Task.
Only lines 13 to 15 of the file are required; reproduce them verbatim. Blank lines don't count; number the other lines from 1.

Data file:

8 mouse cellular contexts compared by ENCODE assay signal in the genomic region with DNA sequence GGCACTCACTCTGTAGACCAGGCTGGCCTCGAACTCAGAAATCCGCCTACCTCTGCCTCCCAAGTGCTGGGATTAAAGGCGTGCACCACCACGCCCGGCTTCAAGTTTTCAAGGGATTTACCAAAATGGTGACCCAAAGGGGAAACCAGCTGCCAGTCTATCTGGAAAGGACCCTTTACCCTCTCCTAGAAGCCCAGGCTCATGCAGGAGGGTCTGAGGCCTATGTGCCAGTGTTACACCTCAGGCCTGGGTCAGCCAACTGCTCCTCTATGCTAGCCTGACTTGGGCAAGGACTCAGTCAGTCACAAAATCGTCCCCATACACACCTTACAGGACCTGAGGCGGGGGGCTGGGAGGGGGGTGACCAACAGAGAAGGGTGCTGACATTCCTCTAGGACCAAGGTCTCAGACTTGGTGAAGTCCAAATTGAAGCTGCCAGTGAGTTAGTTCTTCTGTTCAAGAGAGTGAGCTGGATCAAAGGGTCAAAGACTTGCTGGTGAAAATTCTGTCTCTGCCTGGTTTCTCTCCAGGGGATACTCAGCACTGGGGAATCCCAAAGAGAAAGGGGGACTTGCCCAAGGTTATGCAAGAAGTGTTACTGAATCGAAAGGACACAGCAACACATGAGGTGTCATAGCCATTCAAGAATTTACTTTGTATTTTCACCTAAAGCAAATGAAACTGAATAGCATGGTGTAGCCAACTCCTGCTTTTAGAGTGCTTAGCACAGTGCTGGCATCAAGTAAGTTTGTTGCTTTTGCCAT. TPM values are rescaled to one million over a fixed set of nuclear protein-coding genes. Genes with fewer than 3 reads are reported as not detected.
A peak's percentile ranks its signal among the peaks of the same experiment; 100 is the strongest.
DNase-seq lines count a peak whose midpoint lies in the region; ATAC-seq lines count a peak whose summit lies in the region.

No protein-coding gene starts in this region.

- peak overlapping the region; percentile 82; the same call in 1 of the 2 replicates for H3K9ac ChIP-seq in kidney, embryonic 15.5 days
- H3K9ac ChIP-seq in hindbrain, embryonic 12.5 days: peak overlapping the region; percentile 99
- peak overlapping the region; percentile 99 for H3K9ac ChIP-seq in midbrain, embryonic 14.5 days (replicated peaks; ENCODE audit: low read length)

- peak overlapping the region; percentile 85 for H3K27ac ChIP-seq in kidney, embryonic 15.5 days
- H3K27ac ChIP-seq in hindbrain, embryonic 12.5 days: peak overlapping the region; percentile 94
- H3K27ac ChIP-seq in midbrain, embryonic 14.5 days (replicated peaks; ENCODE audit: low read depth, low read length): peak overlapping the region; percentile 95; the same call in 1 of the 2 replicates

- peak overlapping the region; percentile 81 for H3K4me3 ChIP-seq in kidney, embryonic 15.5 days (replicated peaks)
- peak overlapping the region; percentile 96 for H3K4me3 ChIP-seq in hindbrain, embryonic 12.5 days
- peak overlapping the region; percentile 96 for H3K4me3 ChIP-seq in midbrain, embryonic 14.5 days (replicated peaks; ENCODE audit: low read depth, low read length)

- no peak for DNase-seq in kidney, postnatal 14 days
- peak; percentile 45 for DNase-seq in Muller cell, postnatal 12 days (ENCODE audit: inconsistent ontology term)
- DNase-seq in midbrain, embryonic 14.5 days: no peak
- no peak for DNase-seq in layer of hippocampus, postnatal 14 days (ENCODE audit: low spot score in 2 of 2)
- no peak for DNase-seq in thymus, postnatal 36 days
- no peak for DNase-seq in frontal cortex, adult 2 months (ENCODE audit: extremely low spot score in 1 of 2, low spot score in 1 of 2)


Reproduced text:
- peak overlapping the region; percentile 96 for H3K4me3 ChIP-seq in midbrain, embryonic 14.5 days (replicated peaks; ENCODE audit: low read depth, low read length)

- no peak for DNase-seq in kidney, postnatal 14 days
- peak; percentile 45 for DNase-seq in Muller cell, postnatal 12 days (ENCODE audit: inconsistent ontology term)